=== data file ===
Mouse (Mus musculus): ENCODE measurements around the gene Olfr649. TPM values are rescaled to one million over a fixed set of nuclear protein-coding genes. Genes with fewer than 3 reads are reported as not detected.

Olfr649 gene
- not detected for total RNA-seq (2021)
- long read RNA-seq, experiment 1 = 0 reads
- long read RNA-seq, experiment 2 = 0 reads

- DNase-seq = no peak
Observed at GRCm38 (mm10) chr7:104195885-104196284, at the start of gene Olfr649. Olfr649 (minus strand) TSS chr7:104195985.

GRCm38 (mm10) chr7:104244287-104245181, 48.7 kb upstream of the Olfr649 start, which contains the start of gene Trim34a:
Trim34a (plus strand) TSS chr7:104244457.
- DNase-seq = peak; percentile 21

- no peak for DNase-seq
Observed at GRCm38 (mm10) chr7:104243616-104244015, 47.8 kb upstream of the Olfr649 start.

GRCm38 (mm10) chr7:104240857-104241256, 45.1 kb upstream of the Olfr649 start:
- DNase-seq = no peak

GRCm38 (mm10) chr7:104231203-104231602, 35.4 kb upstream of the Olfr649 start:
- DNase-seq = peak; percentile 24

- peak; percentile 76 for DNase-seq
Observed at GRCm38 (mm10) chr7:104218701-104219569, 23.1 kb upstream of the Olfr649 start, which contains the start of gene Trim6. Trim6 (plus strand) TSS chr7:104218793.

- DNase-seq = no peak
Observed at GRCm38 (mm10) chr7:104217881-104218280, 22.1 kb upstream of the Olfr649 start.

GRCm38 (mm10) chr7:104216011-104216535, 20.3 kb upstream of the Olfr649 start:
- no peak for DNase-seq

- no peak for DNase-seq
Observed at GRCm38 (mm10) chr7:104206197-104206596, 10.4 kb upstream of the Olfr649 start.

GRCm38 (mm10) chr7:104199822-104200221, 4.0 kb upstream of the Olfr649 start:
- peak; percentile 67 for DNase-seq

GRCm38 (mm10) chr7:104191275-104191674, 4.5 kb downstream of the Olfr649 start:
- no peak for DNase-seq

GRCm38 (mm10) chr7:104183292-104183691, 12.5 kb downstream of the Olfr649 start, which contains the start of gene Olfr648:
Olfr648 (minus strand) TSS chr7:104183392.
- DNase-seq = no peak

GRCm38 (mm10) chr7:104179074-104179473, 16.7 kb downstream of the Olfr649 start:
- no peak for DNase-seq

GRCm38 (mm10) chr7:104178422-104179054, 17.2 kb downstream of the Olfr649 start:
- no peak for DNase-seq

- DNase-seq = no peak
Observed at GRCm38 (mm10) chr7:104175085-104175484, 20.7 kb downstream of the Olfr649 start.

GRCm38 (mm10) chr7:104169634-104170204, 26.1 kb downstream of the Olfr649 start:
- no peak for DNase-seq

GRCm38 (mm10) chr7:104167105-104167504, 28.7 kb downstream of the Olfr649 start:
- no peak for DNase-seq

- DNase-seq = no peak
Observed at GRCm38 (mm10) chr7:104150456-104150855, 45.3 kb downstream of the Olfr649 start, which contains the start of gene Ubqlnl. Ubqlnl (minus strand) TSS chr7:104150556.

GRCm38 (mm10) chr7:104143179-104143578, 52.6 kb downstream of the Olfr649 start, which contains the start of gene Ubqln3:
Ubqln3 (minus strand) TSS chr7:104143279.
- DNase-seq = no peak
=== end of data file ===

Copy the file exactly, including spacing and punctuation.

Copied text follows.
Mouse (Mus musculus): ENCODE measurements around the gene Olfr649. TPM values are rescaled to one million over a fixed set of nuclear protein-coding genes. Genes with fewer than 3 reads are reported as not detected.

Olfr649 gene
- not detected for total RNA-seq (2021)
- long read RNA-seq, experiment 1 = 0 reads
- long read RNA-seq, experiment 2 = 0 reads

- DNase-seq = no peak
Observed at GRCm38 (mm10) chr7:104195885-104196284, at the start of gene Olfr649. Olfr649 (minus strand) TSS chr7:104195985.

GRCm38 (mm10) chr7:104244287-104245181, 48.7 kb upstream of the Olfr649 start, which contains the start of gene Trim34a:
Trim34a (plus strand) TSS chr7:104244457.
- DNase-seq = peak; percentile 21

- no peak for DNase-seq
Observed at GRCm38 (mm10) chr7:104243616-104244015, 47.8 kb upstream of the Olfr649 start.

GRCm38 (mm10) chr7:104240857-104241256, 45.1 kb upstream of the Olfr649 start:
- DNase-seq = no peak

GRCm38 (mm10) chr7:104231203-104231602, 35.4 kb upstream of the Olfr649 start:
- DNase-seq = peak; percentile 24

- peak; percentile 76 for DNase-seq
Observed at GRCm38 (mm10) chr7:104218701-104219569, 23.1 kb upstream of the Olfr649 start, which contains the start of gene Trim6. Trim6 (plus strand) TSS chr7:104218793.

- DNase-seq = no peak
Observed at GRCm38 (mm10) chr7:104217881-104218280, 22.1 kb upstream of the Olfr649 start.

GRCm38 (mm10) chr7:104216011-104216535, 20.3 kb upstream of the Olfr649 start:
- no peak for DNase-seq

- no peak for DNase-seq
Observed at GRCm38 (mm10) chr7:104206197-104206596, 10.4 kb upstream of the Olfr649 start.

GRCm38 (mm10) chr7:104199822-104200221, 4.0 kb upstream of the Olfr649 start:
- peak; percentile 67 for DNase-seq

GRCm38 (mm10) chr7:104191275-104191674, 4.5 kb downstream of the Olfr649 start:
- no peak for DNase-seq

GRCm38 (mm10) chr7:104183292-104183691, 12.5 kb downstream of the Olfr649 start, which contains the start of gene Olfr648:
Olfr648 (minus strand) TSS chr7:104183392.
- DNase-seq = no peak

GRCm38 (mm10) chr7:104179074-104179473, 16.7 kb downstream of the Olfr649 start:
- no peak for DNase-seq

GRCm38 (mm10) chr7:104178422-104179054, 17.2 kb downstream of the Olfr649 start:
- no peak for DNase-seq

- DNase-seq = no peak
Observed at GRCm38 (mm10) chr7:104175085-104175484, 20.7 kb downstream of the Olfr649 start.

GRCm38 (mm10) chr7:104169634-104170204, 26.1 kb downstream of the Olfr649 start:
- no peak for DNase-seq

GRCm38 (mm10) chr7:104167105-104167504, 28.7 kb downstream of the Olfr649 start:
- no peak for DNase-seq

- DNase-seq = no peak
Observed at GRCm38 (mm10) chr7:104150456-104150855, 45.3 kb downstream of the Olfr649 start, which contains the start of gene Ubqlnl. Ubqlnl (minus strand) TSS chr7:104150556.

GRCm38 (mm10) chr7:104143179-104143578, 52.6 kb downstream of the Olfr649 start, which contains the start of gene Ubqln3:
Ubqln3 (minus strand) TSS chr7:104143279.
- DNase-seq = no peak